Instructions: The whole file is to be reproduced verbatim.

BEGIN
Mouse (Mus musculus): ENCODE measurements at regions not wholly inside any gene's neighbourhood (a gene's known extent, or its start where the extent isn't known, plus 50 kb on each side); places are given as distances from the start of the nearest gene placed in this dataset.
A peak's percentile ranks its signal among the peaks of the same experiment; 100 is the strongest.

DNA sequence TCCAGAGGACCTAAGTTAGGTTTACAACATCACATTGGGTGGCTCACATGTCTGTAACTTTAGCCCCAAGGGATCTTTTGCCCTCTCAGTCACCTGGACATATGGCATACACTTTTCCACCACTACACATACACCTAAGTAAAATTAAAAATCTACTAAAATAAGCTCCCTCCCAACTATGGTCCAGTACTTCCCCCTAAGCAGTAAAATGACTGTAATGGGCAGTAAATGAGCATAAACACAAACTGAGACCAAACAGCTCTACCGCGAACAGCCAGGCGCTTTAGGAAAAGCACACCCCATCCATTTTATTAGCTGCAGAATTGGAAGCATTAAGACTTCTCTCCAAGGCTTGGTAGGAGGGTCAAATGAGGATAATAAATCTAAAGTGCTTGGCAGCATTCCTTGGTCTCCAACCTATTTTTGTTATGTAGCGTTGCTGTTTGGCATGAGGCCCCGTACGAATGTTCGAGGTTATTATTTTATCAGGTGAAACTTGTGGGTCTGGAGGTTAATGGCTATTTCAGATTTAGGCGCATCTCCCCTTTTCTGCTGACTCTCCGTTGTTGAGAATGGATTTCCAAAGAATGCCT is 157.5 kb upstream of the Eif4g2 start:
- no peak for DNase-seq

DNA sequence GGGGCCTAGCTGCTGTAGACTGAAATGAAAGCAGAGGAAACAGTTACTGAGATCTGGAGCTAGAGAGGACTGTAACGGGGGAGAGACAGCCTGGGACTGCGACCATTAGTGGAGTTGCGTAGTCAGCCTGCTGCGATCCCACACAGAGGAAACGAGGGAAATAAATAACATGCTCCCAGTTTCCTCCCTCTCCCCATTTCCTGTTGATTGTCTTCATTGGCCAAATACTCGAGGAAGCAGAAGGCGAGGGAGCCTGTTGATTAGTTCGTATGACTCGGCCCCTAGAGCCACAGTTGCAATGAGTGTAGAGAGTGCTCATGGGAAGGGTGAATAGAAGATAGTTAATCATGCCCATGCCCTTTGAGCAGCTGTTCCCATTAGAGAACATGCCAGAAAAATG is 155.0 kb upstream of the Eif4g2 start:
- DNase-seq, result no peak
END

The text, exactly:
Mouse (Mus musculus): ENCODE measurements at regions not wholly inside any gene's neighbourhood (a gene's known extent, or its start where the extent isn't known, plus 50 kb on each side); places are given as distances from the start of the nearest gene placed in this dataset.
A peak's percentile ranks its signal among the peaks of the same experiment; 100 is the strongest.

DNA sequence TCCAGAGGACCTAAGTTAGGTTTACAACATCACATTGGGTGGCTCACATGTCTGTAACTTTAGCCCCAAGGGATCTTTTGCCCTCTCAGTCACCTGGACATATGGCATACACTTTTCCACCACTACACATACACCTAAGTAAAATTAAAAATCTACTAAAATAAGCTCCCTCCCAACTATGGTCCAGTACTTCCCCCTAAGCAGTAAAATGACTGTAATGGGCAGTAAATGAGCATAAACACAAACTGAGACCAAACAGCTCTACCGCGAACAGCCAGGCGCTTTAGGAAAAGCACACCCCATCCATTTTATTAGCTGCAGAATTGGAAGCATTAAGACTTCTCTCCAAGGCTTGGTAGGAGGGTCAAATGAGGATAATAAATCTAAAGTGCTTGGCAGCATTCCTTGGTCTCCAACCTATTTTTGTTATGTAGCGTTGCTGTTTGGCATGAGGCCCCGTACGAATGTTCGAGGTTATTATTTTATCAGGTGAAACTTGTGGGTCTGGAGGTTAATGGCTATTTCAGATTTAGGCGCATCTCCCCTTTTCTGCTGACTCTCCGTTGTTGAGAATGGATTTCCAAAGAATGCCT is 157.5 kb upstream of the Eif4g2 start:
- no peak for DNase-seq

DNA sequence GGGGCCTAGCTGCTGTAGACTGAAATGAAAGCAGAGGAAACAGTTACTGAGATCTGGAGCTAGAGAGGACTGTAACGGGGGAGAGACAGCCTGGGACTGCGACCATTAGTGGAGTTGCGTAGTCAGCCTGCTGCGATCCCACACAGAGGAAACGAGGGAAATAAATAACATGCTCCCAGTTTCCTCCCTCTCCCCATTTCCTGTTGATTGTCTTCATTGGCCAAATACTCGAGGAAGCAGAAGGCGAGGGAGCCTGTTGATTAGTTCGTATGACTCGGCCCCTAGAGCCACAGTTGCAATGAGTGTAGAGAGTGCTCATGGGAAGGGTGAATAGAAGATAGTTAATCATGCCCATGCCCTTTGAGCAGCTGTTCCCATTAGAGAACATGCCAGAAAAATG is 155.0 kb upstream of the Eif4g2 start:
- DNase-seq, result no peak